Viewing the "Other": The Mulatto in the Mangrove
This paper discusses viewing the "Other"and the Mulatto in the Mangrove and a search for identity.
# 136554 | 5,500 words | 12 sources | MLA | 2007 |
Published on Dec 01, 2007 in African-American Studies (1870-1950) , African-American Studies (Slavery) , African-American Studies (Racism) , Sociology (General)
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In this article, the writer looks at the conception of mulatto, or a combination of two races. The writer discusses that because the mulatto also possessed Black blood, they were considered African and treated as new slaves in the South. The writer notes that Davis maintains that this warped perception within the social order extended throughout governmental factions, the court systems and society, with the mulatto population labeled as members of the Black race, though shunned within their own communities because they were not "real Blacks".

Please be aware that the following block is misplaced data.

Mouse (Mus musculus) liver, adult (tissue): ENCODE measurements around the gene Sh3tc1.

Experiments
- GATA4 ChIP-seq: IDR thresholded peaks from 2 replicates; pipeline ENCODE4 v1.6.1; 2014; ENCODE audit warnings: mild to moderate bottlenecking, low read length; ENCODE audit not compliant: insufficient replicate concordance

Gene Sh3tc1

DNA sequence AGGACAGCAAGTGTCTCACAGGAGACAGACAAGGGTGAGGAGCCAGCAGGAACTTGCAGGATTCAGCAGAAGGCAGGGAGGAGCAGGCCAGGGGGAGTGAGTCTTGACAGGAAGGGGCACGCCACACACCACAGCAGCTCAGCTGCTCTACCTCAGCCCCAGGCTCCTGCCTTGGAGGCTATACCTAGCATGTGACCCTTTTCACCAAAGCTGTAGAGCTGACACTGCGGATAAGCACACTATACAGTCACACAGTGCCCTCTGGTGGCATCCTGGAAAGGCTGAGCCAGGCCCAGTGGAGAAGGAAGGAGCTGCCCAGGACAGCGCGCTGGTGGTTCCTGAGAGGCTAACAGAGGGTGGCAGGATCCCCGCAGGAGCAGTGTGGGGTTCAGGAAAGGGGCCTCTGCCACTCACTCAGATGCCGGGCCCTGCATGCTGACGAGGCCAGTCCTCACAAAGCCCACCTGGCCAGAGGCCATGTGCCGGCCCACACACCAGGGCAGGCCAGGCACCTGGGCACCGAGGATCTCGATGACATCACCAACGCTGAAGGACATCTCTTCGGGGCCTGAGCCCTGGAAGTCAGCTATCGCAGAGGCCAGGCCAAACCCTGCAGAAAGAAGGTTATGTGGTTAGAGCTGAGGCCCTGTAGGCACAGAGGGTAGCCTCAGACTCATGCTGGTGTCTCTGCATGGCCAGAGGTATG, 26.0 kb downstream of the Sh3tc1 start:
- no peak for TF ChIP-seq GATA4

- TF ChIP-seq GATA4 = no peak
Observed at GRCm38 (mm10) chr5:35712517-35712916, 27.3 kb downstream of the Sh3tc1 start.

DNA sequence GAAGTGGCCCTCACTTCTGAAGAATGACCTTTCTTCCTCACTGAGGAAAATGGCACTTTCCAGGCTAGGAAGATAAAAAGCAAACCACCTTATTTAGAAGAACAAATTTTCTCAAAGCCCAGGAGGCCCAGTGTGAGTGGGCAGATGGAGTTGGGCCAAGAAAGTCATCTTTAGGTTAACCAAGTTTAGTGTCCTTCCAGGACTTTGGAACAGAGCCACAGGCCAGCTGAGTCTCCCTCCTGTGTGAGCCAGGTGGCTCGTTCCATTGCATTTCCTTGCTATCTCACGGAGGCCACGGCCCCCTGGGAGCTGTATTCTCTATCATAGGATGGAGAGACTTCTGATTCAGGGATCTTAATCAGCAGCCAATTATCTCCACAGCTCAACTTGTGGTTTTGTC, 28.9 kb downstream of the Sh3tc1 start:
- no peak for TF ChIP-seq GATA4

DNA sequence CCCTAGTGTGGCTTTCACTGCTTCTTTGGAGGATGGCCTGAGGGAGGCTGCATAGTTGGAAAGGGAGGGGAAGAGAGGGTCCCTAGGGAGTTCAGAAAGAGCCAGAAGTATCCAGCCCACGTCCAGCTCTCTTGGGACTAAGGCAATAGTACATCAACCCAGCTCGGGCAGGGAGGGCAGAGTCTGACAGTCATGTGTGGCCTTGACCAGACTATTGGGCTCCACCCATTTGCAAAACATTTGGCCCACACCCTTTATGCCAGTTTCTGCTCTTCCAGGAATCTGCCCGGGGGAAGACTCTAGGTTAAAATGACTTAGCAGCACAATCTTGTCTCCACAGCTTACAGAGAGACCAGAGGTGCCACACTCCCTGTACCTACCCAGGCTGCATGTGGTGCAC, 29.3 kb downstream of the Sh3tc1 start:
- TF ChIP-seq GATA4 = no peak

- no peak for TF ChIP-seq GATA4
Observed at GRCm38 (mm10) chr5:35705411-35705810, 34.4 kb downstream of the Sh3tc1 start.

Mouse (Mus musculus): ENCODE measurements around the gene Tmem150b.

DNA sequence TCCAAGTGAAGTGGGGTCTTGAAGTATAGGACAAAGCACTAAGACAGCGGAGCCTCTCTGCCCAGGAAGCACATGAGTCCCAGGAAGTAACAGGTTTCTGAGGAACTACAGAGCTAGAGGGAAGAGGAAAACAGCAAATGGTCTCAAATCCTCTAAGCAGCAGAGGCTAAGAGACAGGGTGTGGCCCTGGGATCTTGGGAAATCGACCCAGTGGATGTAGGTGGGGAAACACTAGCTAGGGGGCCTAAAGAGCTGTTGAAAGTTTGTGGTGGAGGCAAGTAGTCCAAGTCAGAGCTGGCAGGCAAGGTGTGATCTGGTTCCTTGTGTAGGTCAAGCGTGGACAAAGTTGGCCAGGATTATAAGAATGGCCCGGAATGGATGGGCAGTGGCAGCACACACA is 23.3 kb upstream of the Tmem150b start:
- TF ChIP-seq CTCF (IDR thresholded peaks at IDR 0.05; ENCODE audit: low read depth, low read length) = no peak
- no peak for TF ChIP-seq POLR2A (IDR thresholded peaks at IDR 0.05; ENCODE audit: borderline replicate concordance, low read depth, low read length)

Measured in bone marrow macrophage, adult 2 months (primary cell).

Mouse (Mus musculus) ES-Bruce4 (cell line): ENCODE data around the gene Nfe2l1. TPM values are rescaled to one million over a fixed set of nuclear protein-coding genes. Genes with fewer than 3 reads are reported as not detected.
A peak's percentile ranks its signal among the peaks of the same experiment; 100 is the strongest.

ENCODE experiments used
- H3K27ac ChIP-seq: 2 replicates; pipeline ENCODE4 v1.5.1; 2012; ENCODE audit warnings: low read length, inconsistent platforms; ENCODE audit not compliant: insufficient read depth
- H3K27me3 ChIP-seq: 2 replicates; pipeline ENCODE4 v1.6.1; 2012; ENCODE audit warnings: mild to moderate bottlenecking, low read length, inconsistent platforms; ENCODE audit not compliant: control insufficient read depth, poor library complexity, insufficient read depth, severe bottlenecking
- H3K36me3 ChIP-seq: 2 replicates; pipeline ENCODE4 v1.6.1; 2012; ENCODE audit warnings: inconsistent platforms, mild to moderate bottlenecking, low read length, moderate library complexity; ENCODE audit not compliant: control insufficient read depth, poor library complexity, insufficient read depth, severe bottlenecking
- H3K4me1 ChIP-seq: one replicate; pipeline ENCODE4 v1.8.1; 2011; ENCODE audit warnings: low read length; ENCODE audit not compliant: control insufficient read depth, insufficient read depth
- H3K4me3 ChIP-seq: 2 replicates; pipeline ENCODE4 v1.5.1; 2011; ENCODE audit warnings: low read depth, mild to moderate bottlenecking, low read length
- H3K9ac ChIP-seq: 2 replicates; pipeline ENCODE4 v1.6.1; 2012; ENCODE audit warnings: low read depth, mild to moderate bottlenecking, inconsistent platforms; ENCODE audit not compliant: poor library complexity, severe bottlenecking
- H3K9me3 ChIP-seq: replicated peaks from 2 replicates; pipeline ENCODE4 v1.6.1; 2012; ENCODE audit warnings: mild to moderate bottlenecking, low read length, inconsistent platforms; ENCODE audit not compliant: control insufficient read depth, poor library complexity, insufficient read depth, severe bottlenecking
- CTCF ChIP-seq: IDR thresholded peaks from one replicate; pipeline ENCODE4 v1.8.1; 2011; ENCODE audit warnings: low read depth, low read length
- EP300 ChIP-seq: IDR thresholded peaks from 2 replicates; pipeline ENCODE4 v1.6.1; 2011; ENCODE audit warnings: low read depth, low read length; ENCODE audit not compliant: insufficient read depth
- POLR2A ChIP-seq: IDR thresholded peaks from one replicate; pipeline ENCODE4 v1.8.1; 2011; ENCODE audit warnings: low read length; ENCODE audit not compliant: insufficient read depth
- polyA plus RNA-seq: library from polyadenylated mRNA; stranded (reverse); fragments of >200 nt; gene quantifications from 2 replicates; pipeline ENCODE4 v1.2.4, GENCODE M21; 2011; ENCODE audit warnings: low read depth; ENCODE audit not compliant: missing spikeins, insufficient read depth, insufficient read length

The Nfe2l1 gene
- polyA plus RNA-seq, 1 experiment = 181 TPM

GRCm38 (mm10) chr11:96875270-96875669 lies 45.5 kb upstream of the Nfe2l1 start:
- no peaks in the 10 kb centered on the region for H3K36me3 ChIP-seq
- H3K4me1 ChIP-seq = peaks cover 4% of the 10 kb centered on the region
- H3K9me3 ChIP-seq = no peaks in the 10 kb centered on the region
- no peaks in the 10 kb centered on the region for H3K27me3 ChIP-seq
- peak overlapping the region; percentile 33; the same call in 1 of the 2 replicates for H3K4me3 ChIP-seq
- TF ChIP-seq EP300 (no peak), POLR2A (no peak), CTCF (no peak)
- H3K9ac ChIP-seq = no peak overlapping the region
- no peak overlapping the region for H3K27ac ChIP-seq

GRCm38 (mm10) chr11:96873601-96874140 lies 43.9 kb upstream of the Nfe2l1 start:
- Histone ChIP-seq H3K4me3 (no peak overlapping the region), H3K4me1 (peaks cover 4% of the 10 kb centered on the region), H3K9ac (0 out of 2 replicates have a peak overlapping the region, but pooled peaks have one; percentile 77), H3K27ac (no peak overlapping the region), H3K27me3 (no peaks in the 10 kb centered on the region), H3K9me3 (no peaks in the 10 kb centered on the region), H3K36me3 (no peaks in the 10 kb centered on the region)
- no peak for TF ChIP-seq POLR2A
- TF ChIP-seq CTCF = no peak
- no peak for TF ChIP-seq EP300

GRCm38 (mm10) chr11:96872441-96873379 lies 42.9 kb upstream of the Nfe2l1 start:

From the Paper:"Davis states that defining race in some nations is a difficult task (sec. 1). Davis contends that to be considered African American in the United States means that individuals have "one drop" of African blood running through their veins, which has become an evolutionary view of Blacks since the time of slavery in the country (sec. 1). This is because as female slaves were raped or forced to be the mistresses of their masters, they often gave birth to children that were neither completely white or .."
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